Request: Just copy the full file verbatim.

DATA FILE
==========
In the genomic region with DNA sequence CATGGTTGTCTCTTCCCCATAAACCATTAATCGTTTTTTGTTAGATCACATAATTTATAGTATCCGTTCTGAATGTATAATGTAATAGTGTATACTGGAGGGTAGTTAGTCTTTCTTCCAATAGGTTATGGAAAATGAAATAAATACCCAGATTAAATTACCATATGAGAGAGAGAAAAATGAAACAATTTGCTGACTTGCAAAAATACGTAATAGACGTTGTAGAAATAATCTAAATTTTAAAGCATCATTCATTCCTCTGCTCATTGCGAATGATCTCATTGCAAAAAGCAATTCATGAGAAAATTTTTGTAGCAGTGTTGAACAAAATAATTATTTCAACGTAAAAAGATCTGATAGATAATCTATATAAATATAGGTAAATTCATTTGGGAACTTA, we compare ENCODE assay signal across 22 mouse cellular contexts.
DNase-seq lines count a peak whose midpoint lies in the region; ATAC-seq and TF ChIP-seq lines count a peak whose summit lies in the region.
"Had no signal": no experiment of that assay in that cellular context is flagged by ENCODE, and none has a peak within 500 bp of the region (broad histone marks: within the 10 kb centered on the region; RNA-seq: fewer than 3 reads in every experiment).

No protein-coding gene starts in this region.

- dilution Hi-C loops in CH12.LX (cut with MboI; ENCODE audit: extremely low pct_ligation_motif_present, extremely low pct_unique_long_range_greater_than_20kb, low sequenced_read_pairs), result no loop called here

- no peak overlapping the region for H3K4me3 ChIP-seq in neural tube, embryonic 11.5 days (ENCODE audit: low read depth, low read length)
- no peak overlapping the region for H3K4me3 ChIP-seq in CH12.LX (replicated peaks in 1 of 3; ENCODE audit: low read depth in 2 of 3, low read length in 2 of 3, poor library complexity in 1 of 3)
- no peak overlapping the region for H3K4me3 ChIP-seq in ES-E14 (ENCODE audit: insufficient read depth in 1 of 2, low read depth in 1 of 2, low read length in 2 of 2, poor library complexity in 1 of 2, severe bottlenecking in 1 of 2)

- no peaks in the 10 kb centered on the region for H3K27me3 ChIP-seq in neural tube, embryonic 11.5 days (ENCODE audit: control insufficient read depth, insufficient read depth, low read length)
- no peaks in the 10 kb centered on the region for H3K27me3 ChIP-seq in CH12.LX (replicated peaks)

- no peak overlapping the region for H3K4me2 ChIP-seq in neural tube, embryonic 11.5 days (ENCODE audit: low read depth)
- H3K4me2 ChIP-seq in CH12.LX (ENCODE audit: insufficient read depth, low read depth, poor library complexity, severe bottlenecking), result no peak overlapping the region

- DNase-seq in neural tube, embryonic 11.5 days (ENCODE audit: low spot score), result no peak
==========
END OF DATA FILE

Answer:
In the genomic region with DNA sequence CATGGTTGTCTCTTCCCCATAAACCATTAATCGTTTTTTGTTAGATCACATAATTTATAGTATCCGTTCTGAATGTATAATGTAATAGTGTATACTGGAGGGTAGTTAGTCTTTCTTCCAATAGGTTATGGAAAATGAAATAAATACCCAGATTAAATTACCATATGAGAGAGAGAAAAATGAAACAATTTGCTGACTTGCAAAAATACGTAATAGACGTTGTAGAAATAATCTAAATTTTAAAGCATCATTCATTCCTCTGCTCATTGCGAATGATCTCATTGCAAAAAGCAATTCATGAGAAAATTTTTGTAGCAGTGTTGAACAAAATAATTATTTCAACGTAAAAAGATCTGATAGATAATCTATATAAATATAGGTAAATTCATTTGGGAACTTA, we compare ENCODE assay signal across 22 mouse cellular contexts.
DNase-seq lines count a peak whose midpoint lies in the region; ATAC-seq and TF ChIP-seq lines count a peak whose summit lies in the region.
"Had no signal": no experiment of that assay in that cellular context is flagged by ENCODE, and none has a peak within 500 bp of the region (broad histone marks: within the 10 kb centered on the region; RNA-seq: fewer than 3 reads in every experiment).

No protein-coding gene starts in this region.

- dilution Hi-C loops in CH12.LX (cut with MboI; ENCODE audit: extremely low pct_ligation_motif_present, extremely low pct_unique_long_range_greater_than_20kb, low sequenced_read_pairs), result no loop called here

- no peak overlapping the region for H3K4me3 ChIP-seq in neural tube, embryonic 11.5 days (ENCODE audit: low read depth, low read length)
- no peak overlapping the region for H3K4me3 ChIP-seq in CH12.LX (replicated peaks in 1 of 3; ENCODE audit: low read depth in 2 of 3, low read length in 2 of 3, poor library complexity in 1 of 3)
- no peak overlapping the region for H3K4me3 ChIP-seq in ES-E14 (ENCODE audit: insufficient read depth in 1 of 2, low read depth in 1 of 2, low read length in 2 of 2, poor library complexity in 1 of 2, severe bottlenecking in 1 of 2)

- no peaks in the 10 kb centered on the region for H3K27me3 ChIP-seq in neural tube, embryonic 11.5 days (ENCODE audit: control insufficient read depth, insufficient read depth, low read length)
- no peaks in the 10 kb centered on the region for H3K27me3 ChIP-seq in CH12.LX (replicated peaks)

- no peak overlapping the region for H3K4me2 ChIP-seq in neural tube, embryonic 11.5 days (ENCODE audit: low read depth)
- H3K4me2 ChIP-seq in CH12.LX (ENCODE audit: insufficient read depth, low read depth, poor library complexity, severe bottlenecking), result no peak overlapping the region

- DNase-seq in neural tube, embryonic 11.5 days (ENCODE audit: low spot score), result no peak